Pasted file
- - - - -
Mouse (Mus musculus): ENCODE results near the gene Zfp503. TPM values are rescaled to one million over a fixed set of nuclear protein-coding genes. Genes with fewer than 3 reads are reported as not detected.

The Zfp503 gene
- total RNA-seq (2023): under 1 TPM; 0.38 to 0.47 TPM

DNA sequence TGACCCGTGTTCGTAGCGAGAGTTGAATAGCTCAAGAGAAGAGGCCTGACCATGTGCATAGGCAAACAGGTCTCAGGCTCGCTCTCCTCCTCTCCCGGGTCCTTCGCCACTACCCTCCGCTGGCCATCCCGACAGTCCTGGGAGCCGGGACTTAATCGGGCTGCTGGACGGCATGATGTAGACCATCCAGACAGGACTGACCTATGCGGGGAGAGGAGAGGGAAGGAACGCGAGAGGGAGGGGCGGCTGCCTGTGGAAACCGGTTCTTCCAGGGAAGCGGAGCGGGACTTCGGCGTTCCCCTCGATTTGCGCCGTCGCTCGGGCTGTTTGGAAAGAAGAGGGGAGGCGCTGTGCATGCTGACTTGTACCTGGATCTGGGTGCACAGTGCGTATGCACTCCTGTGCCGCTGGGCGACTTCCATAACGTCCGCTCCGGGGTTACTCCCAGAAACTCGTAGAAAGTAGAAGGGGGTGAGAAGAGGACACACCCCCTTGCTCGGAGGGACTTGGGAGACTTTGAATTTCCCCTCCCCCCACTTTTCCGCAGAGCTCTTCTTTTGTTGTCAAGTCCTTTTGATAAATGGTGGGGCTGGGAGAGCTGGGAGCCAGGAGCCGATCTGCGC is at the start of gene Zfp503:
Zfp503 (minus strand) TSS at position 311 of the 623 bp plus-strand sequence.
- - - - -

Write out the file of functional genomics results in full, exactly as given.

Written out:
Mouse (Mus musculus): ENCODE results near the gene Zfp503. TPM values are rescaled to one million over a fixed set of nuclear protein-coding genes. Genes with fewer than 3 reads are reported as not detected.

The Zfp503 gene
- total RNA-seq (2023): under 1 TPM; 0.38 to 0.47 TPM

DNA sequence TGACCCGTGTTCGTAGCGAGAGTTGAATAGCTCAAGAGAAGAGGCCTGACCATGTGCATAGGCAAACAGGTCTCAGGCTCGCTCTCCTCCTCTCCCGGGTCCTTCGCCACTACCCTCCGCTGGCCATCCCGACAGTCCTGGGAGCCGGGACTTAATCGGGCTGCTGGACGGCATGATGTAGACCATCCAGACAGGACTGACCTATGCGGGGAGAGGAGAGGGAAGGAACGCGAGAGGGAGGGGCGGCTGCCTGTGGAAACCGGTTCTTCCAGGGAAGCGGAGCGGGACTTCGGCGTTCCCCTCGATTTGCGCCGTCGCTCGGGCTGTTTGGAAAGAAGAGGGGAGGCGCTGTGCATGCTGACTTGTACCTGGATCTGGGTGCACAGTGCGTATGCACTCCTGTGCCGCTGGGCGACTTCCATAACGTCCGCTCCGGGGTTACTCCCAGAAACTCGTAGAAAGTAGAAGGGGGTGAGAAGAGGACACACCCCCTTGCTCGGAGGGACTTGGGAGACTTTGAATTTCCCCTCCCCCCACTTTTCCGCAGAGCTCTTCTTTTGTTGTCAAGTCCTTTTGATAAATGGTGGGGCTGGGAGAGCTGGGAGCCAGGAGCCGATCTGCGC is at the start of gene Zfp503:
Zfp503 (minus strand) TSS at position 311 of the 623 bp plus-strand sequence.